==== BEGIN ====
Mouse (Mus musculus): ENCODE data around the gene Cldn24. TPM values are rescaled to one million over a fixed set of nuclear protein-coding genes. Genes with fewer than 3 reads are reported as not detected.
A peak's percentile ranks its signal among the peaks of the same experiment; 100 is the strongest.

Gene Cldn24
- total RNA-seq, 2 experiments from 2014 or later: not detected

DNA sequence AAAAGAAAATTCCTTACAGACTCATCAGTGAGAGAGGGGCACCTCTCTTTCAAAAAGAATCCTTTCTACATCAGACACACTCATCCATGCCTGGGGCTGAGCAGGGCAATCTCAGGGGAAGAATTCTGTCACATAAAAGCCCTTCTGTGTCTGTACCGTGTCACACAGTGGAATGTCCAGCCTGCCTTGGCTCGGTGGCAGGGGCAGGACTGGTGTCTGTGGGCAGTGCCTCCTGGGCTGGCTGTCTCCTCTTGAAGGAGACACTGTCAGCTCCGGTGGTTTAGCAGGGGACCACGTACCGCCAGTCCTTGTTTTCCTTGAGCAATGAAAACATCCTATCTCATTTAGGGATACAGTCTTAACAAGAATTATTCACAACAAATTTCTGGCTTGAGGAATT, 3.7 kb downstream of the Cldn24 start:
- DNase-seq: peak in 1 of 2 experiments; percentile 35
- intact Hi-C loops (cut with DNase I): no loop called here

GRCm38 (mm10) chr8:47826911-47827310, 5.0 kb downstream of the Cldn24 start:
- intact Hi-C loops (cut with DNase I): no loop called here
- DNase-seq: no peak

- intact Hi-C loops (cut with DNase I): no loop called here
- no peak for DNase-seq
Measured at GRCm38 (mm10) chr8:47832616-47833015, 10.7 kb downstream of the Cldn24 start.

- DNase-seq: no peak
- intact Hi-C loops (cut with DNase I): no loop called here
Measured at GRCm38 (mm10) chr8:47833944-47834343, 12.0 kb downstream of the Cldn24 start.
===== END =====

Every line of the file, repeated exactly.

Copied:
Mouse (Mus musculus): ENCODE data around the gene Cldn24. TPM values are rescaled to one million over a fixed set of nuclear protein-coding genes. Genes with fewer than 3 reads are reported as not detected.
A peak's percentile ranks its signal among the peaks of the same experiment; 100 is the strongest.

Gene Cldn24
- total RNA-seq, 2 experiments from 2014 or later: not detected

DNA sequence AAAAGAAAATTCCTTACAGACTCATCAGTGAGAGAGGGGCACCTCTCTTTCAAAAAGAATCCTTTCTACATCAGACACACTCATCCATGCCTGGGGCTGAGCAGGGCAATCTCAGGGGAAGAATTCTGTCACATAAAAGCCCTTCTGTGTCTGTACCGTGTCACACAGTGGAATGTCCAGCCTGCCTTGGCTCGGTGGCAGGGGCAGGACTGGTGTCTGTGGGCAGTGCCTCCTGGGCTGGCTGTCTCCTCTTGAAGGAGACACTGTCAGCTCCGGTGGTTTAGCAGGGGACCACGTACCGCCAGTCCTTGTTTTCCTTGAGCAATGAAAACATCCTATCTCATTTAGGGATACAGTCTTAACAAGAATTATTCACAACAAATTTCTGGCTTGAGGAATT, 3.7 kb downstream of the Cldn24 start:
- DNase-seq: peak in 1 of 2 experiments; percentile 35
- intact Hi-C loops (cut with DNase I): no loop called here

GRCm38 (mm10) chr8:47826911-47827310, 5.0 kb downstream of the Cldn24 start:
- intact Hi-C loops (cut with DNase I): no loop called here
- DNase-seq: no peak

- intact Hi-C loops (cut with DNase I): no loop called here
- no peak for DNase-seq
Measured at GRCm38 (mm10) chr8:47832616-47833015, 10.7 kb downstream of the Cldn24 start.

- DNase-seq: no peak
- intact Hi-C loops (cut with DNase I): no loop called here
Measured at GRCm38 (mm10) chr8:47833944-47834343, 12.0 kb downstream of the Cldn24 start.